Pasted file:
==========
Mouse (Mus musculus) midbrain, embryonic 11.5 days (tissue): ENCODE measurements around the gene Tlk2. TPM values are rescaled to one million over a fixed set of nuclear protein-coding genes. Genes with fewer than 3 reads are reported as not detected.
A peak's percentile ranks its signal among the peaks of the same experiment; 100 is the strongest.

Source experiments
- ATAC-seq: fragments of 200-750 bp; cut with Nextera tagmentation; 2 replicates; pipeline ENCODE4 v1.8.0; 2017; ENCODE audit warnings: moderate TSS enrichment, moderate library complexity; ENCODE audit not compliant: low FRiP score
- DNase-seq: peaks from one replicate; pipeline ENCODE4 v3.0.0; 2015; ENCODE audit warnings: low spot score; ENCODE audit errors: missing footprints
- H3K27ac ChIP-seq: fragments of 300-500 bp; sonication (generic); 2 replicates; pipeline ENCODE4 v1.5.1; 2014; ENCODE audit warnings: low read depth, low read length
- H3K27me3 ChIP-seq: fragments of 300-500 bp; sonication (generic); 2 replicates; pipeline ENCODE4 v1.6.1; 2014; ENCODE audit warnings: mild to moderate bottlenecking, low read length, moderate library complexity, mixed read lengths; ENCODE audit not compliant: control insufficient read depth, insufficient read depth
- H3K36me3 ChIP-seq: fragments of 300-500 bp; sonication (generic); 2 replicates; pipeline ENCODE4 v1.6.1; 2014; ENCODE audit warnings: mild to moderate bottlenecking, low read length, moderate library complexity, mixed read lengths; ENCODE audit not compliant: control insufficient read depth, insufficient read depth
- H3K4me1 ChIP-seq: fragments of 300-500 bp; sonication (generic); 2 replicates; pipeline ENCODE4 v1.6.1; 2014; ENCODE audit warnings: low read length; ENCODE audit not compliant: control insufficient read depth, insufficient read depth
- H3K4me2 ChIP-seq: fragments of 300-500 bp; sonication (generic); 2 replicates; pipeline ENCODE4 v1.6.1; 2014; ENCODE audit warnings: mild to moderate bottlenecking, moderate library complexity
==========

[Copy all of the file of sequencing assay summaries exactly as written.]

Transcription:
Mouse (Mus musculus) midbrain, embryonic 11.5 days (tissue): ENCODE measurements around the gene Tlk2. TPM values are rescaled to one million over a fixed set of nuclear protein-coding genes. Genes with fewer than 3 reads are reported as not detected.
A peak's percentile ranks its signal among the peaks of the same experiment; 100 is the strongest.

Source experiments
- ATAC-seq: fragments of 200-750 bp; cut with Nextera tagmentation; 2 replicates; pipeline ENCODE4 v1.8.0; 2017; ENCODE audit warnings: moderate TSS enrichment, moderate library complexity; ENCODE audit not compliant: low FRiP score
- DNase-seq: peaks from one replicate; pipeline ENCODE4 v3.0.0; 2015; ENCODE audit warnings: low spot score; ENCODE audit errors: missing footprints
- H3K27ac ChIP-seq: fragments of 300-500 bp; sonication (generic); 2 replicates; pipeline ENCODE4 v1.5.1; 2014; ENCODE audit warnings: low read depth, low read length
- H3K27me3 ChIP-seq: fragments of 300-500 bp; sonication (generic); 2 replicates; pipeline ENCODE4 v1.6.1; 2014; ENCODE audit warnings: mild to moderate bottlenecking, low read length, moderate library complexity, mixed read lengths; ENCODE audit not compliant: control insufficient read depth, insufficient read depth
- H3K36me3 ChIP-seq: fragments of 300-500 bp; sonication (generic); 2 replicates; pipeline ENCODE4 v1.6.1; 2014; ENCODE audit warnings: mild to moderate bottlenecking, low read length, moderate library complexity, mixed read lengths; ENCODE audit not compliant: control insufficient read depth, insufficient read depth
- H3K4me1 ChIP-seq: fragments of 300-500 bp; sonication (generic); 2 replicates; pipeline ENCODE4 v1.6.1; 2014; ENCODE audit warnings: low read length; ENCODE audit not compliant: control insufficient read depth, insufficient read depth
- H3K4me2 ChIP-seq: fragments of 300-500 bp; sonication (generic); 2 replicates; pipeline ENCODE4 v1.6.1; 2014; ENCODE audit warnings: mild to moderate bottlenecking, moderate library complexity